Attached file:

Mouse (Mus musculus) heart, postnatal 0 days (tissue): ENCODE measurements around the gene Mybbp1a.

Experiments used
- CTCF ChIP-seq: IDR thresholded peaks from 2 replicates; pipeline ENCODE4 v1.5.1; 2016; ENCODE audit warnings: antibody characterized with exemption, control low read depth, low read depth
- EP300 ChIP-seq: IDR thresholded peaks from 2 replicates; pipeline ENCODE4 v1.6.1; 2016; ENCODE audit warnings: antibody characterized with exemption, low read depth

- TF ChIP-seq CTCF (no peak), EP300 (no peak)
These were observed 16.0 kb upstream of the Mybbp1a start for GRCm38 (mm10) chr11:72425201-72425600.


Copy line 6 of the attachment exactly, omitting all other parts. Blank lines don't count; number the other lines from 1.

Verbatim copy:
These were observed 16.0 kb upstream of the Mybbp1a start for GRCm38 (mm10) chr11:72425201-72425600.